Jonathan Wolff in TLS on the Marx industry (Sven-Erik Liedman's "A World to Win - the life and work of Karl Marx and a few other books):
'There are many Marxes, even more Marxisms, and therefore there is an unending potential for writing something new and original. But for thinking about Marx there is no time like the present.'
'Unfortunately, nowhere in his writings, published or unpublished, did he devise a clear account of capitalism’s economic demise and its replacement with communism. What does he achieve? Perhaps that capitalism has a dirty secret. It is fundamentally unjust, surviving only through the exploitation of the worker. But Marx always distanced himself from moral critique. Could it be that he was, as he says, simply trying to “lay bare” the laws of capitalism? The Cambridge economist Joan Robinson remarked that Marx’s dynamic, historical perspective is full of “penetrating insight”. Yet that alone hardly seems to justify the cult of Marxism or his influence in the twentieth century. What, then, is the secret of Marx’s success?'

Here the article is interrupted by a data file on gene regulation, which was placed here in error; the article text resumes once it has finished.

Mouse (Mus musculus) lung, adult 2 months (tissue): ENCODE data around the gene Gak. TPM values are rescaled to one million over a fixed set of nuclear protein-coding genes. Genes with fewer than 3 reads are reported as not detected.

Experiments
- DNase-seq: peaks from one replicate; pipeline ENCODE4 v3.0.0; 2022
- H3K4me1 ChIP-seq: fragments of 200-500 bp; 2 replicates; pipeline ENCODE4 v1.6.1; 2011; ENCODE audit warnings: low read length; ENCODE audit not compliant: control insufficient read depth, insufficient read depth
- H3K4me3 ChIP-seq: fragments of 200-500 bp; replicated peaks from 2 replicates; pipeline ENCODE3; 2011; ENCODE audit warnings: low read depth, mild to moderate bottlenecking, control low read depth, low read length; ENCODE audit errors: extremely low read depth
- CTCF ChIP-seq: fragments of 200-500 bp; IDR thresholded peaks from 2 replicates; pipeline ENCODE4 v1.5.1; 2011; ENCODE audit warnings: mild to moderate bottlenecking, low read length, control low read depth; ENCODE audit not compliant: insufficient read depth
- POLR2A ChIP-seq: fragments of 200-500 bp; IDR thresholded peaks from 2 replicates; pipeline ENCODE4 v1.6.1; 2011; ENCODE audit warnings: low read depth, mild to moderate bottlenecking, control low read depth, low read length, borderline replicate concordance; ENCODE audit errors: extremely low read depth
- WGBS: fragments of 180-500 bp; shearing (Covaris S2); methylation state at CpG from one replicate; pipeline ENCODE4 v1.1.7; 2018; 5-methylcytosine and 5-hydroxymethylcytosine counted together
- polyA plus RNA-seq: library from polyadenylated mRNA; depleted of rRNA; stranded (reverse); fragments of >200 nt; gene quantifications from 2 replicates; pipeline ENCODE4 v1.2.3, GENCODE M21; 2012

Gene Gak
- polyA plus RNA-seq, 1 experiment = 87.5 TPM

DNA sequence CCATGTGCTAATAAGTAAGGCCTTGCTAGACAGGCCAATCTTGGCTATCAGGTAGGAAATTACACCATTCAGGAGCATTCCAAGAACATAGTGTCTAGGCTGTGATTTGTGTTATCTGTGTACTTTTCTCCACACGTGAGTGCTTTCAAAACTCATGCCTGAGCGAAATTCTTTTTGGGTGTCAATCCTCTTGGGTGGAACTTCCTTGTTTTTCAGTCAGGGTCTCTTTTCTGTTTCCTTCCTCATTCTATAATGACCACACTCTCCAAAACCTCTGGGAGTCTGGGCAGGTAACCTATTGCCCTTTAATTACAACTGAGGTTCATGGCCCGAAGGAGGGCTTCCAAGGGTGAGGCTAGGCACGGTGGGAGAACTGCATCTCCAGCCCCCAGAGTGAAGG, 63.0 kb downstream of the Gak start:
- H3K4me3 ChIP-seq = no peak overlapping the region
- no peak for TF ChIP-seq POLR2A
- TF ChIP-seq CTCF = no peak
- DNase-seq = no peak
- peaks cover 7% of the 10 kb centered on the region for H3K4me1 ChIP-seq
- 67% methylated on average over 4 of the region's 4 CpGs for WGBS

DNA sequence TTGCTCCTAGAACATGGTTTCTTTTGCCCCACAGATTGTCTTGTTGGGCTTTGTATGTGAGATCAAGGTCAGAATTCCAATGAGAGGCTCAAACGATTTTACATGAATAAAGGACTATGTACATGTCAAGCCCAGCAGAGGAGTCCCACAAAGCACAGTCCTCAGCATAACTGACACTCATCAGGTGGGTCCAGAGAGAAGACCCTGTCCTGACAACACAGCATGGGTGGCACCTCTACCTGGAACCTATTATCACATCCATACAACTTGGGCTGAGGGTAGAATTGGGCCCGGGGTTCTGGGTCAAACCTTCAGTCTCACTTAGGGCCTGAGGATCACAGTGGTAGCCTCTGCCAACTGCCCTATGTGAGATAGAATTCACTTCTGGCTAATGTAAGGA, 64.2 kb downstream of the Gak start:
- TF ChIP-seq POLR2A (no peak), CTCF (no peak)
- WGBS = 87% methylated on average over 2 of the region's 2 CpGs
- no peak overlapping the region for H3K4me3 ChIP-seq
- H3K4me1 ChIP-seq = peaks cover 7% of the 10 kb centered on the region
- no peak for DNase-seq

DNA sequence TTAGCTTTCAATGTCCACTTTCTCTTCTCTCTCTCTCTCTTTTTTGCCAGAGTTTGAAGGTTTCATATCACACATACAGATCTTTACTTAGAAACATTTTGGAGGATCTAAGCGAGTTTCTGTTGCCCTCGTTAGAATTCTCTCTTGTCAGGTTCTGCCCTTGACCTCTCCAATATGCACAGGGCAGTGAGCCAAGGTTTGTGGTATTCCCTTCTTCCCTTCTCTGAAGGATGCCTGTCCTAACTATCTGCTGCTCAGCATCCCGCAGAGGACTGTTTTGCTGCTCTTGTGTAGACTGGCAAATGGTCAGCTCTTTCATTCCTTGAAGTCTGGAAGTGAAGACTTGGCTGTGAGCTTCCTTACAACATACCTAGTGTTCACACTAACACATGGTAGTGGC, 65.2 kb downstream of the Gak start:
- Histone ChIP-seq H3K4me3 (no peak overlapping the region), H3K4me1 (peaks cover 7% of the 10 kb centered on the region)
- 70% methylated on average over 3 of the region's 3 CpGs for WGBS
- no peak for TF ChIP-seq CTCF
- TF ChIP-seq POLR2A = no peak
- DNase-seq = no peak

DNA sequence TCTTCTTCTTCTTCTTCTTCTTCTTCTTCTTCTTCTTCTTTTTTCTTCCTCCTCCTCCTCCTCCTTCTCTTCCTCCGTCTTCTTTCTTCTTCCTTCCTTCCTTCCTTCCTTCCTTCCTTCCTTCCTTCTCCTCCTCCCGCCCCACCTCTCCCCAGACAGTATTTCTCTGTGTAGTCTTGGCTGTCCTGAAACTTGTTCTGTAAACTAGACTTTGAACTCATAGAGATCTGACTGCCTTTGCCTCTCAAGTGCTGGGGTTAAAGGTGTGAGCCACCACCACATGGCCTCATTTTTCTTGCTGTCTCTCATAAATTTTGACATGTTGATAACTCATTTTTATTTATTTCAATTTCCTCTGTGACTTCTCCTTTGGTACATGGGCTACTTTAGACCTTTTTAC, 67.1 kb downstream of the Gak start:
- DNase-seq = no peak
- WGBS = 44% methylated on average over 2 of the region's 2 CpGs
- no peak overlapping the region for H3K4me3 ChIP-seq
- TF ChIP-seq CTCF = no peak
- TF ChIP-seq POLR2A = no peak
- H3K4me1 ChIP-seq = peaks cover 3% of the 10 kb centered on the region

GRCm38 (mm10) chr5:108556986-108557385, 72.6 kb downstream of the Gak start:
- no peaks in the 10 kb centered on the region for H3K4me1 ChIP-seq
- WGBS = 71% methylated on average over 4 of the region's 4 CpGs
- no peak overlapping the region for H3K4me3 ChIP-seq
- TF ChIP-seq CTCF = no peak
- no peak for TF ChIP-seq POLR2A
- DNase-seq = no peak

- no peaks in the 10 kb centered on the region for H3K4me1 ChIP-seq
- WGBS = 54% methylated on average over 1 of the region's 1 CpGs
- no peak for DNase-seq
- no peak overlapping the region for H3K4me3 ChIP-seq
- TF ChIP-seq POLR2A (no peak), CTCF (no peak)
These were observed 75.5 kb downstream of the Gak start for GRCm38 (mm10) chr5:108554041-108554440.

'Despite the considerable merit of these books, none of them solves the puzzle of Marx’s career. Why didn’t he push his analysis of capitalism to the stage where he could identify the mechanism by which it would break down? We can only speculate.'
Read the review here,
Waiting for capitalism to break down, waiting for the miracle, that's uniting us. Some of us wait more or less eagerly while eating pain au chocolat, others write books against capitalism that can be bought on Amazon (among other places), some people try to postpone the breakdown, others write every day on Twitter that we should get rid of capitalism. It's not very much in vogue anymore these days to bomb supermarkets in order to hasten the demise of capitalism. Those who are marching against it (in the West) would like to arrive timely at the door of the kindergarten in order to pick up their little beloved ones.